Athletes who play in the National Football League (NFL) often seek every available opportunity to gain a competitive edge on their opponents. That being said, with so much pressure placed on winning, performance-enhanced drugs (PED) such as diuretics and steroids present tempting shortcuts to elevate performance. Prescription drugs such as painkillers also help athletes increase their endurance through injuries, and many athletes escape from the stress of playing on a national platform with recreational use of substances such as alcohol and marijuana.
The NFL has unfortunately been forced to deal with substance abuse since its inception. In fact, since the start of the century, there have been 945 substance-related game suspensions, resulting in $68,203,788 being issued out in fines.
So, it shouldn’t be surprising that NFL players, like Seattle’s Richard Sherman, can succumb to problems with substance abuse and dependency. Although Sherman won a rare case against the NFL, it still sparked official’s interest in the subject matter. Players need to consistently perform at an elite level, as well as function both on and off the field. In their roles as almost superhero-like public figures, can certainly contribute to a convergence of pressure. It all can lead to them seeking the “help” they need from a number of different substances.
Unfortunately, as popular role models, these scenarios may perpetuate an image to impressionable young fans that substance abuse is normal, or even advantageous. As many players have recounted in their struggles with drug use and abuse, it’s anything but a glorious lifestyle.
What is the NFL doing to fix this problem?
The NFL and NFLPA have since passed a new drug policy. Listed below are the highlights of the policy:
- Alcohol and Other Substance of Abuse
The NFL substance abuse policy is designed to protect player’s health by defining substance abuse, and providing an intervention program for any player in need.
This policy also prohibits players from the use, possession, or distribution of any illegal drugs, as well as the abuse of prescription drugs, over-the-counter drugs, and alcohol. By enforcing this policy, pharmacy technicians will have to stay up to date on laws and regulations in the medical and pharmaceutical industry. This allows pharmacists to better serve professional athletes, while also allowing their body to heal properly without the reliance on drugs.
If players continue to struggle with substance abuse, they will then go through the three stages of an intervention program. Each stage is made up of different levels of treatment, evaluation, testing, and discipline. Players are entered into the intervention program if they test positive for substance abuse, exhibit odd behavior, or through self-referral. To help make players feel supported throughout their recovery process, they must remain in the program for a minimum of two years and in some cases, throughout their entire NFL career.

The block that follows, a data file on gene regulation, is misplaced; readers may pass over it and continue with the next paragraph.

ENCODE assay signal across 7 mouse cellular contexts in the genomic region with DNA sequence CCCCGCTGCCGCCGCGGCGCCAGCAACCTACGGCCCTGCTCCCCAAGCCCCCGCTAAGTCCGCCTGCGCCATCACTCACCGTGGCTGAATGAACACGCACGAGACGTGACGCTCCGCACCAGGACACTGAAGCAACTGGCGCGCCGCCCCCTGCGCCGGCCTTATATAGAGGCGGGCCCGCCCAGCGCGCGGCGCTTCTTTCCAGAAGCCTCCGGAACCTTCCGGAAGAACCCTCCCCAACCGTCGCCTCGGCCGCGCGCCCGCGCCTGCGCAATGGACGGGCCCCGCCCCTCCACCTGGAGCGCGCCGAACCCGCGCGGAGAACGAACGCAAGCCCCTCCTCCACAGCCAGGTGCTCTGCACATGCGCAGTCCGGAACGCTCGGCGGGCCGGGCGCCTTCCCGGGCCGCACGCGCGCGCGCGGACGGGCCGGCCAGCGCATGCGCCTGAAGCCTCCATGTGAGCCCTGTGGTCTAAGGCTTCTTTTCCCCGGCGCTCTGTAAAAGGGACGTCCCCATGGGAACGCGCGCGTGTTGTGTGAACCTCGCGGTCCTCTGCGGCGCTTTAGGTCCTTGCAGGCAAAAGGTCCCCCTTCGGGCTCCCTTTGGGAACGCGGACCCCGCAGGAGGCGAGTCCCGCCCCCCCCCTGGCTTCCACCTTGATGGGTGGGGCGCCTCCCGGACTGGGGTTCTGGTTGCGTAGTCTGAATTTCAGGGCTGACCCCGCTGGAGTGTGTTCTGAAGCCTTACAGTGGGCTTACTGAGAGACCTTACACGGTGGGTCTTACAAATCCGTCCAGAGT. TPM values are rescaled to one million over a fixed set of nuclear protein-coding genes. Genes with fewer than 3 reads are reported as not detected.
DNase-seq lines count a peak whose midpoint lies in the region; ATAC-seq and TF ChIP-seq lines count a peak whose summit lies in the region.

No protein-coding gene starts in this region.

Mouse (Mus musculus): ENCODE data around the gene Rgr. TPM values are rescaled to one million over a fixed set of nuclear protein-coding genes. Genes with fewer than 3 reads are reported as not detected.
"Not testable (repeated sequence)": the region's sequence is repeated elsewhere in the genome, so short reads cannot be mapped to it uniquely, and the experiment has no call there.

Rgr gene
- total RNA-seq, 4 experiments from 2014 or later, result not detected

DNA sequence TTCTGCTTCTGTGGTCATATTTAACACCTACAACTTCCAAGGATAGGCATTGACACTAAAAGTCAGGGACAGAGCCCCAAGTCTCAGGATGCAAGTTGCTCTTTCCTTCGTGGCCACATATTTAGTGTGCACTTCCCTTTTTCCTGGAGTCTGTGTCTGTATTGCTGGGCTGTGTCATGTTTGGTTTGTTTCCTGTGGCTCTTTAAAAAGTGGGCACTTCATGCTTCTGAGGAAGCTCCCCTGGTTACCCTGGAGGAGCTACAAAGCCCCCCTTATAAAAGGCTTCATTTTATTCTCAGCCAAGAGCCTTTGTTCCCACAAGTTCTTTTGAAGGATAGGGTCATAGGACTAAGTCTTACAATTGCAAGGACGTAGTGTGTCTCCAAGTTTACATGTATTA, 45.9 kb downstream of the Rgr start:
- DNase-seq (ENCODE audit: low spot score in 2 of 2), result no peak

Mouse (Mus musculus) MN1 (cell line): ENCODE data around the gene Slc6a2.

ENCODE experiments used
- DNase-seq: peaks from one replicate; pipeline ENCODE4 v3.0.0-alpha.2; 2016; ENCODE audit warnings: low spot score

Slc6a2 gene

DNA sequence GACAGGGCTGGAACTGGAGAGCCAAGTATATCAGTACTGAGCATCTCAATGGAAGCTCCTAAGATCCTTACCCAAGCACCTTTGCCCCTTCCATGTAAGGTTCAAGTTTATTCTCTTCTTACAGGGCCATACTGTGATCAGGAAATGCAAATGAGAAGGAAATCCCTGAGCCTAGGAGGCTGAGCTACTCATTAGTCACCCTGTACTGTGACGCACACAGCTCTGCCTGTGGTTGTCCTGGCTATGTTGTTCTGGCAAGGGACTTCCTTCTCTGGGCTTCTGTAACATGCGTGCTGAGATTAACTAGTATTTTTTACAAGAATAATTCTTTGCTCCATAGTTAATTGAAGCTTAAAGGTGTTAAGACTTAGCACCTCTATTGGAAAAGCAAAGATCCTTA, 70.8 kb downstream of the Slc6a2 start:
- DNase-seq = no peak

- Anabolic Steroids and Related Substances
Performance enhancing drugs to some athletes are like treats to the body. In other words, in order to fulfill the high expectations placed on them by coaches, fans, and other officials, they rely on these drugs to keep their bodies going and the competition high. Nevertheless, under federal law, steroids are classified as Scheduled III in the U.S. meaning that the hormone enhancement is banned by major, amateur, and professional sports.
The use of these substances can also lead to serious health problems later on down the road. Steroid use, for example, has been linked to a number of psychological, orthopedic, and reproductive problems. It’s also been linked to other serious problems, including heart disease, liver cancer, strokes, and infertility.
In order to protect players and maintain the integrity of the game we all love so much, the NFL prohibits the use of anabolic steroids (including testosterone), stimulants, human or animal growth hormones or similar substances. This policy extends to coaches, trainers, physicians and all other club personnel, ensuring that these individuals do not condone, encourage, or even supply these substances to players.
As a part of the new Collective Bargaining Agreement, the NFL, along with the NFL Player Association, decided to implement year-round random testing for human growth hormone. Once this policy was adopted by the NFL Players Association, the NFL became the first major American sports league to implement blood testing for human hormone growth.
For NFL players to truly overcome dependence or substance abuse, they should seek the professional help found at an addiction treatment facility. In treatment, they’ll be able to get to the root causes behind their addiction and effectively address them so they can deal with the temptation in the future and get their professional careers back on track.